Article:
Current Reviews in Musculoskeletal Medicine

, Volume 9, Issue 4, pp 478–486 | Cite as

Physeal fractures about the knee

  • Rhianna M. Little
  • Matthew D. MilewskiEmail author
Pediatric Orthopedics (B Heyworth, Section Editor)
Part of the following topical collections:
  1. Topical Collection on Pediatric Orthopedics


While some fractures may be managed similarly in adults and children, physeal fractures are uniquely limited to the pediatric population and require special consideration. Although physeal fractures about the knee are relatively rare, they are occurring more frequently due to increasing youth participation in sports and high-energy recreational activities. The evaluation and management of distal femoral and proximal tibial physeal fractures are similar to one another, but fractures of the tibial spine and tibial tubercle are approached somewhat differently. A thorough understanding of the pertinent developmental anatomy is critical for correlating the clinical findings with the imaging work-up, and for anticipating the most common and the most serious complications of each fracture. Diagnosis is usually made with appropriate plain radiographs with advanced imaging often used for preoperative planning. In general, fracture pattern and degree of displacement determine the need for surgical intervention and the overall outcome. While a variety of fixation techniques or constructs may be used, because of the importance of restoring physeal and articular anatomy for avoidance of growth disturbance and degenerative joint disease, respectively, achieving anatomic, rigid fixation is of greater importance than with many other fracture locations in the growing skeleton.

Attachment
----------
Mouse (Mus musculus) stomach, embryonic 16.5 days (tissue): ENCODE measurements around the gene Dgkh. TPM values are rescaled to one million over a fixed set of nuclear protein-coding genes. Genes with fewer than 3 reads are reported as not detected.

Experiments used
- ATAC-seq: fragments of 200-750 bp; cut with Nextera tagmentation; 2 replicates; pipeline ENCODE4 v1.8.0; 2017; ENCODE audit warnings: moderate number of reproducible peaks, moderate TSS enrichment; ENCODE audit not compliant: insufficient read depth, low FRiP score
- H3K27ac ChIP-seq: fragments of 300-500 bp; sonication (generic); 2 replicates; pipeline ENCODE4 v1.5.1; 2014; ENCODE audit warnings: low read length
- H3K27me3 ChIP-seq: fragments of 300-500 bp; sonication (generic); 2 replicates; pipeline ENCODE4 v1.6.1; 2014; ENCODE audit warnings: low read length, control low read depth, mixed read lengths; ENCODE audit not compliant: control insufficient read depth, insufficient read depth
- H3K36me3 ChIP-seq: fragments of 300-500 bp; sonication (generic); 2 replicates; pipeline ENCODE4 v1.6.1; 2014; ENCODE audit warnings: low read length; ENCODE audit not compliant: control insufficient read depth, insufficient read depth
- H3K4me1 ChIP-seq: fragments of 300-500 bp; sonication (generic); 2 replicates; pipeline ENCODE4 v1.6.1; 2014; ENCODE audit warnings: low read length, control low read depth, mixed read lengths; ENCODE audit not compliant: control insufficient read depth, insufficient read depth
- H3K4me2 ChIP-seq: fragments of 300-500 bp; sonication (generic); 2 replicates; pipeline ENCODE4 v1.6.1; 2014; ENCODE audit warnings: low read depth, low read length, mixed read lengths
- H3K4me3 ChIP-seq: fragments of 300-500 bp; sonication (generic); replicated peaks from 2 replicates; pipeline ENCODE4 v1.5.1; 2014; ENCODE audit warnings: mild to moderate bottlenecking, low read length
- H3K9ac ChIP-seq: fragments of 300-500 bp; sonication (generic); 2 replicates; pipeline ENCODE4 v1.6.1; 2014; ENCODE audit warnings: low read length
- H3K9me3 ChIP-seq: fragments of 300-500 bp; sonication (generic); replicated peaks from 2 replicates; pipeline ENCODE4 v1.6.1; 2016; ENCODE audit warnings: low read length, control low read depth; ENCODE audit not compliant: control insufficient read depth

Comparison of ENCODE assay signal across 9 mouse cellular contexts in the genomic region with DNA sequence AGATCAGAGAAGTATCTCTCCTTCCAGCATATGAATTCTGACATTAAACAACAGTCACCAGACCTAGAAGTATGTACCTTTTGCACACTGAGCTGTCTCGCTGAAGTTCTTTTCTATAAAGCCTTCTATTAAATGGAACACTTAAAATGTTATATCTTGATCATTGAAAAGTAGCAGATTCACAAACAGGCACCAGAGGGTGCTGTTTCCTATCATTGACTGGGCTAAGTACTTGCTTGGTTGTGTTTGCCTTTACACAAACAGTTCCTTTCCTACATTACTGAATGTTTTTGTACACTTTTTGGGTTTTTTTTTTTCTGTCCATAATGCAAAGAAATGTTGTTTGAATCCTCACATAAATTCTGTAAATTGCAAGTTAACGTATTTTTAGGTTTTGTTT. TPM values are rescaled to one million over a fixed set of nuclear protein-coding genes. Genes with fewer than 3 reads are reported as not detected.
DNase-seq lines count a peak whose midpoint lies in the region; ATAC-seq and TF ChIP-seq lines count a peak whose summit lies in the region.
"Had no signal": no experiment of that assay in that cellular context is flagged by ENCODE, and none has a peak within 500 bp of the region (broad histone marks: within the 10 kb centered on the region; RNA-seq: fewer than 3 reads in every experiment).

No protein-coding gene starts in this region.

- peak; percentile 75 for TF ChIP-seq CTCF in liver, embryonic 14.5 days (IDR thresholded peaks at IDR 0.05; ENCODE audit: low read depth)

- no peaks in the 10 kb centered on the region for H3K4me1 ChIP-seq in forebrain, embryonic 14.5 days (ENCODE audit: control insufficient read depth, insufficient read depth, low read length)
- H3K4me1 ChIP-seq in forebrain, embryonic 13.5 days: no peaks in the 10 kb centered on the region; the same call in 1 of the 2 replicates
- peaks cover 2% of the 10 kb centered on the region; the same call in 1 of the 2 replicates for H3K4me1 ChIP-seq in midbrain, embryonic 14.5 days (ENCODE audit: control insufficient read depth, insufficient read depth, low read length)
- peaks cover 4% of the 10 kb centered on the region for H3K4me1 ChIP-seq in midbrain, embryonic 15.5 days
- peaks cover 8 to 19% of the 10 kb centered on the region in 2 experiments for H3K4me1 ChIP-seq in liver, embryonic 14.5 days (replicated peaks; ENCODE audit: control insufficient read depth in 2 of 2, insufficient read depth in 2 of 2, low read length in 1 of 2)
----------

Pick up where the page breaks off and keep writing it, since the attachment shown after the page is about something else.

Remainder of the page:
Distal femoral epiphysis Pediatric fracture Pediatric trauma Physeal fracture Proximal tibial epiphysis Tibial tubercle avulsion 


Compliance with ethical standards

Conflict of interest

Rhianna M. Little declares that she has no conflict of interest.

Matthew D. Milewski reports personal fees from Elsevier, Inc, and grants from Pediatric Orthopaedic Society of North America outside the submitted work.

Human and animal rights and informed consent

This article does not contain any studies with human or animal subjects performed by any of the authors.


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© Springer Science+Business Media New York 2016

Authors and Affiliations

  1. 1.Connecticut Children’s Medical CenterHartfordUSA
  2. 2.Elite Sports MedicineConnecticut Children’s Medical CenterFarmingtonUSA

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